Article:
The field, which bears Edens’ name, is looking like a million bucks these days, and that’s pretty close to what the colorful new expanse will cost.
Work is progressing quickly on the Pointers’ new field and it appears the long-awaited Sept. 1 “Kick-Off” event will come off exactly as planned by event organizers.
And PLHS athletic director John Murphy said he couldn’t be happier.
“We view our football field as another classroom,” Murphy said. “Our P.E. classes and many other groups use it every day because of our space restrictions. The old field had become a safety hazard for students.”
The new field is made of the same material (called “Field Turf Revolution”) used in college and professional stadiums, according to school district officials, and will cost an estimated $1.4 million. The carpet carries an eight-year warranty, but with proper maintenance, the actual life is expected to be closer to 10 to 12 years.
Murphy has spent time at the field every day this month because he must sign off on the work completed each day.
“I am so happy with the quality of work and effort the contractor’s (Byrom-Davey, Inc.) crews are putting into our project,” Murphy said. “They have been working so hard to make sure our field is going to look the best and be ready for us on time.”
And there’s a lot more work that goes into the finished product than might meet the eye.
The rolls of turf are manufactured and shipped with only the white lines that cross the field every five yards. These rolls are then put into place across the entire field. Blank rolls cover the remainder of the field.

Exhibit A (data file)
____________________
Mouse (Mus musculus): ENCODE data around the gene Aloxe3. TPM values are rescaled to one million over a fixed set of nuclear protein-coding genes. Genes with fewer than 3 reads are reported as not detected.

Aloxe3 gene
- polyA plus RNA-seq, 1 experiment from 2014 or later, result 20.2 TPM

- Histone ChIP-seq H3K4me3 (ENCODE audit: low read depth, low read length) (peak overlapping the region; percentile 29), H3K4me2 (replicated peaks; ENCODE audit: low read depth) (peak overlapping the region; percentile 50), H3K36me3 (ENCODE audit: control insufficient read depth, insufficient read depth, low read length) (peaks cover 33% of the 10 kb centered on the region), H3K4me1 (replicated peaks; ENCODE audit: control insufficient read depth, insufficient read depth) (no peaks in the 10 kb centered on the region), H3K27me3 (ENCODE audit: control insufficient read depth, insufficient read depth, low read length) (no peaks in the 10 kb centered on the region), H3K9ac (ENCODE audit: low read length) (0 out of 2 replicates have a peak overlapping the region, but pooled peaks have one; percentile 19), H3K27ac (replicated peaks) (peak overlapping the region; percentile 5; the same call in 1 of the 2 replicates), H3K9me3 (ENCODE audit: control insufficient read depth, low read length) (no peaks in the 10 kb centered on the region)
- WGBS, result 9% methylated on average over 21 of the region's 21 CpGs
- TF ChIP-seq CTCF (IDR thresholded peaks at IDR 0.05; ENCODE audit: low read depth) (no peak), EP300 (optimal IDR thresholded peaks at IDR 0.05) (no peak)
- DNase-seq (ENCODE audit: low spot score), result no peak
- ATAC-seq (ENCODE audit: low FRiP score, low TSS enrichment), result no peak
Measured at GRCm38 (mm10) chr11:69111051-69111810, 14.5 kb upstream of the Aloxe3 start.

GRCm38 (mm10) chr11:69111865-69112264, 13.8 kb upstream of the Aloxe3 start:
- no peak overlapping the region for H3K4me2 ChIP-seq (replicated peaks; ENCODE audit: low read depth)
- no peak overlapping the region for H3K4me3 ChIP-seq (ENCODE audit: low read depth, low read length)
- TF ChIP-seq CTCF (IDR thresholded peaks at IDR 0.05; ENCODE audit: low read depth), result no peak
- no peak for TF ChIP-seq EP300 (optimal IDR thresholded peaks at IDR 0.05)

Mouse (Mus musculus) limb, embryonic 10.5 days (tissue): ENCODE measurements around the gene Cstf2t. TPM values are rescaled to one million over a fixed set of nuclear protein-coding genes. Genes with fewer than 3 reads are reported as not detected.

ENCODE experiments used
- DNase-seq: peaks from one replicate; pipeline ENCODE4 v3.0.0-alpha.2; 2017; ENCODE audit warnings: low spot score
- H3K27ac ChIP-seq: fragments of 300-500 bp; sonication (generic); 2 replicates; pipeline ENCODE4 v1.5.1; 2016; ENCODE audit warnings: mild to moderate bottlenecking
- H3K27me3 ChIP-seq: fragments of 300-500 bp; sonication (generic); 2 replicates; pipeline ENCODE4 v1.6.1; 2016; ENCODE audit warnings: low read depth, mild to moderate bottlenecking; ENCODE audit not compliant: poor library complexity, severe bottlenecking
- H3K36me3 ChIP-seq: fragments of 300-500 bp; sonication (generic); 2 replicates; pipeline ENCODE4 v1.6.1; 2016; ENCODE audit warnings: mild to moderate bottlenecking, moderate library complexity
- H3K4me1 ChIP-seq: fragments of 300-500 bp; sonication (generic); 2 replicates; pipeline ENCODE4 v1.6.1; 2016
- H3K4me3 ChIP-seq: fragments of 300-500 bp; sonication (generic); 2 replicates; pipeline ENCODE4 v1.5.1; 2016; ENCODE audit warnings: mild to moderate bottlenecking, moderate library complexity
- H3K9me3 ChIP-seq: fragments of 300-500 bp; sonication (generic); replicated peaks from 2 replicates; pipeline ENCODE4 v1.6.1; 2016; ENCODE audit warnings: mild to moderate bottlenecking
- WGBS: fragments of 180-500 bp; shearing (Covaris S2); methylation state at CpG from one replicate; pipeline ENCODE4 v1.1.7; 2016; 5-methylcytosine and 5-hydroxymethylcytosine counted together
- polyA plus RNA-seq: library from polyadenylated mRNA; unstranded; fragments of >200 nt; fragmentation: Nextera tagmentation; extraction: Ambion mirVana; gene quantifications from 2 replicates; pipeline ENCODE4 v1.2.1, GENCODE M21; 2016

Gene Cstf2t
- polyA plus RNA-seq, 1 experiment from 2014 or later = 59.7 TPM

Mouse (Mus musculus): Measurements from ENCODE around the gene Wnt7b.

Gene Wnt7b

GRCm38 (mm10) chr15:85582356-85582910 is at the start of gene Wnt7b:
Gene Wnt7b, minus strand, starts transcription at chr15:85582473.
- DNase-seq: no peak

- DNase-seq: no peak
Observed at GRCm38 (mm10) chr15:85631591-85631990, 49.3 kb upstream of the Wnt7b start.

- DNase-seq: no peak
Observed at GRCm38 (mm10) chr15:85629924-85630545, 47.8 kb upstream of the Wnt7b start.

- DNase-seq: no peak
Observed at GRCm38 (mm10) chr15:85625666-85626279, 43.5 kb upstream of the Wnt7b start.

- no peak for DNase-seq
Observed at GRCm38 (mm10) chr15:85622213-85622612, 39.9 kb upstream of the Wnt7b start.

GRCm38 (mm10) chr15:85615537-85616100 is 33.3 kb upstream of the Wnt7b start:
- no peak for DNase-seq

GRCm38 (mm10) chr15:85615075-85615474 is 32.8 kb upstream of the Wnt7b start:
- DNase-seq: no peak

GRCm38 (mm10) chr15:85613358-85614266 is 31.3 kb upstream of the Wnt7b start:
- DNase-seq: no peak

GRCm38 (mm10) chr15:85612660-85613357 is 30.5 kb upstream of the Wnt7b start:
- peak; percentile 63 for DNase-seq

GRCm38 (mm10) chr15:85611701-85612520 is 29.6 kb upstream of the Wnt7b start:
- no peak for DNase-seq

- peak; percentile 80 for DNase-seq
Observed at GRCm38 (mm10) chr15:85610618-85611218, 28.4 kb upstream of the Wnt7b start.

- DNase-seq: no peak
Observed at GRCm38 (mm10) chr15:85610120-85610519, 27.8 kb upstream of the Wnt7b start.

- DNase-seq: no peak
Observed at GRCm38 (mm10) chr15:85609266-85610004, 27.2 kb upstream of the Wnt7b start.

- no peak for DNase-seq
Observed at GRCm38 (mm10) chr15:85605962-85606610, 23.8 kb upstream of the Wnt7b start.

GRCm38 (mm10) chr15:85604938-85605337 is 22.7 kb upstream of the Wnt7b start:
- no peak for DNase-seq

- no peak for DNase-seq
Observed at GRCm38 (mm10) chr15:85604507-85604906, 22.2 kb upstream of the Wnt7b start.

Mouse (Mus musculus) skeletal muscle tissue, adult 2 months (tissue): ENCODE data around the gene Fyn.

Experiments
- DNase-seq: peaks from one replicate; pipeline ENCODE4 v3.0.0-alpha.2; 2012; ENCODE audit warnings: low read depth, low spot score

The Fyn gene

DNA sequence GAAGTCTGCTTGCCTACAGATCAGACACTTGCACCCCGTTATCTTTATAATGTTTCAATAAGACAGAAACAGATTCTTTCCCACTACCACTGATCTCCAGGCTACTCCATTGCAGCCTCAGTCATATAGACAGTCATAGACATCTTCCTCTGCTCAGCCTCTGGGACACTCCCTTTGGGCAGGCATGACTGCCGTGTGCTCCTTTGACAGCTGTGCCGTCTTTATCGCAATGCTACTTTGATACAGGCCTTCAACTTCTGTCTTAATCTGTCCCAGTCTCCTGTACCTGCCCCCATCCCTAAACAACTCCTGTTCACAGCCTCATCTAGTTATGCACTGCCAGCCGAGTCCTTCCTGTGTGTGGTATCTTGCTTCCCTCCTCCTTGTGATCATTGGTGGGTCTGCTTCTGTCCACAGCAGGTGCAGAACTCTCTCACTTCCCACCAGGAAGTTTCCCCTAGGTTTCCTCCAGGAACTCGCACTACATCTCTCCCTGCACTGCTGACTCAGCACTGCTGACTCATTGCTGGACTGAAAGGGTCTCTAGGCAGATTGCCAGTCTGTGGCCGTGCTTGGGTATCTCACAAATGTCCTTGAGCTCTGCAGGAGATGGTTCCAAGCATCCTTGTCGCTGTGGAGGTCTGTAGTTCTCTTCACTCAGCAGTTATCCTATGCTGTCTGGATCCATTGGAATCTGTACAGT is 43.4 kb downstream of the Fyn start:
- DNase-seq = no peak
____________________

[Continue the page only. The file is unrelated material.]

Workers then go over the field and cut out where the large sideline numbers are to go and stitch each one into place.
Then, the sideline yard markers and hash lines, that is, 160 on each side, are put in the same way.
Later, the crew began cutting out spaces in the large end zones to stitch in the huge “POINT LOMA” letters in the west end zone and “POINTERS” in the east.
And, of course, there’s the defiant “Angry Dog” school mascot that was stitched into the turf at center field.
Currently, the non-white lines for other sports are being cut from the green turf and stitched in. Some, like soccer, require circular lines, so the Byrom-Davey crew must be accurate when making cuts.
As of last week, piles of silica sand, along with massive containers of cryogenic rubber, sat on nearby tennis courts awaiting addition to the field. The Field Turf company notes athletes actually play on this “infill” mixture, which weighs nine pounds per square foot, or more than 720,000 pounds for the Pointer field.
Some expected damage was done to the running track at Pete Ross Stadium where installation of water lines had to be cut into it. That damage will be repaired as part of the field project, Murphy said, before a new coat of sealant is placed on the track surface.
Byrom-Davey, Inc., with its main office in San Diego, specializes in construction of synthetic surface athletic fields and all-weather tracks.